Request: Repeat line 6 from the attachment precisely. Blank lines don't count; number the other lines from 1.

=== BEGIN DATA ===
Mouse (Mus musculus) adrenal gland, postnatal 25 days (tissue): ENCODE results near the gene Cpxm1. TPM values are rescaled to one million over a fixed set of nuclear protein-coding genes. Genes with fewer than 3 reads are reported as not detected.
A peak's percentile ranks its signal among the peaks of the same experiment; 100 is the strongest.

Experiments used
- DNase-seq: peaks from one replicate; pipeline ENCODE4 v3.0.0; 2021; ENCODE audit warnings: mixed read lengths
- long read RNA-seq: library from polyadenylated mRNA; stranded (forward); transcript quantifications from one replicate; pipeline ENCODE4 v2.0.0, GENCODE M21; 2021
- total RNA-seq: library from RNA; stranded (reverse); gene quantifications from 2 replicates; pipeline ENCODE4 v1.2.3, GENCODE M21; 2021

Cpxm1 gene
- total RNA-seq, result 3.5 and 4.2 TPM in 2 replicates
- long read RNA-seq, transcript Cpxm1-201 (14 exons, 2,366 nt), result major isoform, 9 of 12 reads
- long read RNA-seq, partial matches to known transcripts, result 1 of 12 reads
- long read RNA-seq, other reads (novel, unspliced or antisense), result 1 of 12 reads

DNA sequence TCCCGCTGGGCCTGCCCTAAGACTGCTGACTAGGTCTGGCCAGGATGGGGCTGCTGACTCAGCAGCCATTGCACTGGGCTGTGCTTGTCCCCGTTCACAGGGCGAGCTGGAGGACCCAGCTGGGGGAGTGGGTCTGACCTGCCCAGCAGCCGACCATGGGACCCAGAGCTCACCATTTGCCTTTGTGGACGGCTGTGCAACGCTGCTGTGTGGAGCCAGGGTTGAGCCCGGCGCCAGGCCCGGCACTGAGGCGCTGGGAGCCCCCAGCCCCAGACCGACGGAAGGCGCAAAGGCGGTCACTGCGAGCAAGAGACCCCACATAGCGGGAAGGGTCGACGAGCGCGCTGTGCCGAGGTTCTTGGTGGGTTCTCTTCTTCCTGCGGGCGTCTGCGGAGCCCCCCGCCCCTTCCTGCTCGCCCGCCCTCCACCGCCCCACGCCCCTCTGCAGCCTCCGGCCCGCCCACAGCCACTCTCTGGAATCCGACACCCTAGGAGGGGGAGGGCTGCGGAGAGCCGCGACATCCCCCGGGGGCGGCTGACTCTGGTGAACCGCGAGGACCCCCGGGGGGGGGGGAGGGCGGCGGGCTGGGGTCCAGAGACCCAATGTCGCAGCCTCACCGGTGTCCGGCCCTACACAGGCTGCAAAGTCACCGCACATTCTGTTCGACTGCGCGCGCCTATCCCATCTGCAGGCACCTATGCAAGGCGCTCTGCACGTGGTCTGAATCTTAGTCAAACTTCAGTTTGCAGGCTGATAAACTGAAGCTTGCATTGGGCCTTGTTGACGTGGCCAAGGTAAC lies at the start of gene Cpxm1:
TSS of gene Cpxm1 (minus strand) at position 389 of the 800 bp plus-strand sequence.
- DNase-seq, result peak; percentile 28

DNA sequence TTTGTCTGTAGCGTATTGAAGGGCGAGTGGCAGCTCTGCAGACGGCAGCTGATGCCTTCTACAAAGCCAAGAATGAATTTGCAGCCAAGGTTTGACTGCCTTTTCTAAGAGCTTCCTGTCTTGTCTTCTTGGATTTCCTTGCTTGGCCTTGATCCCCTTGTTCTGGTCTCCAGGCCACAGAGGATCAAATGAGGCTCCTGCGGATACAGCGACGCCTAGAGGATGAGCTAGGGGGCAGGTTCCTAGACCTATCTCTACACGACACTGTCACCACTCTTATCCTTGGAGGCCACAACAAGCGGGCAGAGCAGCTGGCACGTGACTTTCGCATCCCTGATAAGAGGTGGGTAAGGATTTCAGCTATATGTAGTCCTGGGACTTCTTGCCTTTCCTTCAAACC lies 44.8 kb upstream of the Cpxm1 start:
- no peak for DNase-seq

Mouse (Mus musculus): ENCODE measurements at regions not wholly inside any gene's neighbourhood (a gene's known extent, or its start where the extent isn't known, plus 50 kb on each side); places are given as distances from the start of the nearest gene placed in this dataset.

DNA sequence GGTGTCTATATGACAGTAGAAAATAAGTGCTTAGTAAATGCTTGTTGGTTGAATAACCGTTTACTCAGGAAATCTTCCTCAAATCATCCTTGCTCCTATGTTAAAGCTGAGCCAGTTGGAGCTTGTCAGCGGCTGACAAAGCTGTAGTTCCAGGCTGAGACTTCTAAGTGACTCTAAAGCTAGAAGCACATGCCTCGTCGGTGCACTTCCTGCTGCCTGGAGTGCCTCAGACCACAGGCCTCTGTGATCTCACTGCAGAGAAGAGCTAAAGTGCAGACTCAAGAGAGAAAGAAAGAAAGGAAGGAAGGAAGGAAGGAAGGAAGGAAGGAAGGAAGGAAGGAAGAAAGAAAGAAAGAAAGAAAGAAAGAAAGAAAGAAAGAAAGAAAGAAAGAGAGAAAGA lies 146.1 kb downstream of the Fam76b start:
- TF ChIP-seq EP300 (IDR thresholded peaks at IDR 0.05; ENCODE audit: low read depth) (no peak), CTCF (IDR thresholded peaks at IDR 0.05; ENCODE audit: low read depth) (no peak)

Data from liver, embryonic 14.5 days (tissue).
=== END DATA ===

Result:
- total RNA-seq: library from RNA; stranded (reverse); gene quantifications from 2 replicates; pipeline ENCODE4 v1.2.3, GENCODE M21; 2021